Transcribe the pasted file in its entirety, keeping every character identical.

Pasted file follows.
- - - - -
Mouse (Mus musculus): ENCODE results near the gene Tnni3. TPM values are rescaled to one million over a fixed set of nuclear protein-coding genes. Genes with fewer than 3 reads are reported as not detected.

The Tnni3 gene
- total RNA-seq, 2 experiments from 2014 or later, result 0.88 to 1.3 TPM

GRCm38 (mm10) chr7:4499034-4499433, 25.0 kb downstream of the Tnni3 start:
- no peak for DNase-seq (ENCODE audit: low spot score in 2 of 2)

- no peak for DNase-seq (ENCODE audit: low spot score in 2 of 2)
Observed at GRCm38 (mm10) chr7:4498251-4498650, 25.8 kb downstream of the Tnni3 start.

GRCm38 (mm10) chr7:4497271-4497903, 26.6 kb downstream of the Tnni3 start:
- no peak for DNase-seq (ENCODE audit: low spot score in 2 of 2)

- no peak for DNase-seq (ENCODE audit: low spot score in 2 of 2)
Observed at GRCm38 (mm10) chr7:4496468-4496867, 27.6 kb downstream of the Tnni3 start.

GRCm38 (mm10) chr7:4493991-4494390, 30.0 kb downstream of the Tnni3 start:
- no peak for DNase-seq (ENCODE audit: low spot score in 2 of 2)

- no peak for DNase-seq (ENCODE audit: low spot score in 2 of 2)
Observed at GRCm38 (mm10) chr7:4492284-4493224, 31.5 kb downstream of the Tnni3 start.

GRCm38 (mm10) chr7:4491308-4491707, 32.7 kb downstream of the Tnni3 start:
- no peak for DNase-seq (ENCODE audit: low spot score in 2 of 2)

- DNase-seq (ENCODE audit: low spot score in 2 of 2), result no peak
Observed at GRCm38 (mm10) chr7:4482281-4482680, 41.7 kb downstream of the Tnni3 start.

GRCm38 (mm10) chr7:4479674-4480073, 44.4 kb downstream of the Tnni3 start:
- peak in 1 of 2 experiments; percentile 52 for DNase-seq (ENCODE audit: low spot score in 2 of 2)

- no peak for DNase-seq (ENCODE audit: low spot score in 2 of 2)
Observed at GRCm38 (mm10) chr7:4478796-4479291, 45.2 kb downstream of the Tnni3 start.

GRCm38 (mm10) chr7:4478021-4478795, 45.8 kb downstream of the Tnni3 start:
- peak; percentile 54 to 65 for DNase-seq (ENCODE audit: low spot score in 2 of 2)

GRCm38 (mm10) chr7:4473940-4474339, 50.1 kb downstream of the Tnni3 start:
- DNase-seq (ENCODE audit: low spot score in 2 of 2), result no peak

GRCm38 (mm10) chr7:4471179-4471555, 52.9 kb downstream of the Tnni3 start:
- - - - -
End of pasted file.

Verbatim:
Mouse (Mus musculus): ENCODE results near the gene Tnni3. TPM values are rescaled to one million over a fixed set of nuclear protein-coding genes. Genes with fewer than 3 reads are reported as not detected.

The Tnni3 gene
- total RNA-seq, 2 experiments from 2014 or later, result 0.88 to 1.3 TPM

GRCm38 (mm10) chr7:4499034-4499433, 25.0 kb downstream of the Tnni3 start:
- no peak for DNase-seq (ENCODE audit: low spot score in 2 of 2)

- no peak for DNase-seq (ENCODE audit: low spot score in 2 of 2)
Observed at GRCm38 (mm10) chr7:4498251-4498650, 25.8 kb downstream of the Tnni3 start.

GRCm38 (mm10) chr7:4497271-4497903, 26.6 kb downstream of the Tnni3 start:
- no peak for DNase-seq (ENCODE audit: low spot score in 2 of 2)

- no peak for DNase-seq (ENCODE audit: low spot score in 2 of 2)
Observed at GRCm38 (mm10) chr7:4496468-4496867, 27.6 kb downstream of the Tnni3 start.

GRCm38 (mm10) chr7:4493991-4494390, 30.0 kb downstream of the Tnni3 start:
- no peak for DNase-seq (ENCODE audit: low spot score in 2 of 2)

- no peak for DNase-seq (ENCODE audit: low spot score in 2 of 2)
Observed at GRCm38 (mm10) chr7:4492284-4493224, 31.5 kb downstream of the Tnni3 start.

GRCm38 (mm10) chr7:4491308-4491707, 32.7 kb downstream of the Tnni3 start:
- no peak for DNase-seq (ENCODE audit: low spot score in 2 of 2)

- DNase-seq (ENCODE audit: low spot score in 2 of 2), result no peak
Observed at GRCm38 (mm10) chr7:4482281-4482680, 41.7 kb downstream of the Tnni3 start.

GRCm38 (mm10) chr7:4479674-4480073, 44.4 kb downstream of the Tnni3 start:
- peak in 1 of 2 experiments; percentile 52 for DNase-seq (ENCODE audit: low spot score in 2 of 2)

- no peak for DNase-seq (ENCODE audit: low spot score in 2 of 2)
Observed at GRCm38 (mm10) chr7:4478796-4479291, 45.2 kb downstream of the Tnni3 start.

GRCm38 (mm10) chr7:4478021-4478795, 45.8 kb downstream of the Tnni3 start:
- peak; percentile 54 to 65 for DNase-seq (ENCODE audit: low spot score in 2 of 2)

GRCm38 (mm10) chr7:4473940-4474339, 50.1 kb downstream of the Tnni3 start:
- DNase-seq (ENCODE audit: low spot score in 2 of 2), result no peak

GRCm38 (mm10) chr7:4471179-4471555, 52.9 kb downstream of the Tnni3 start: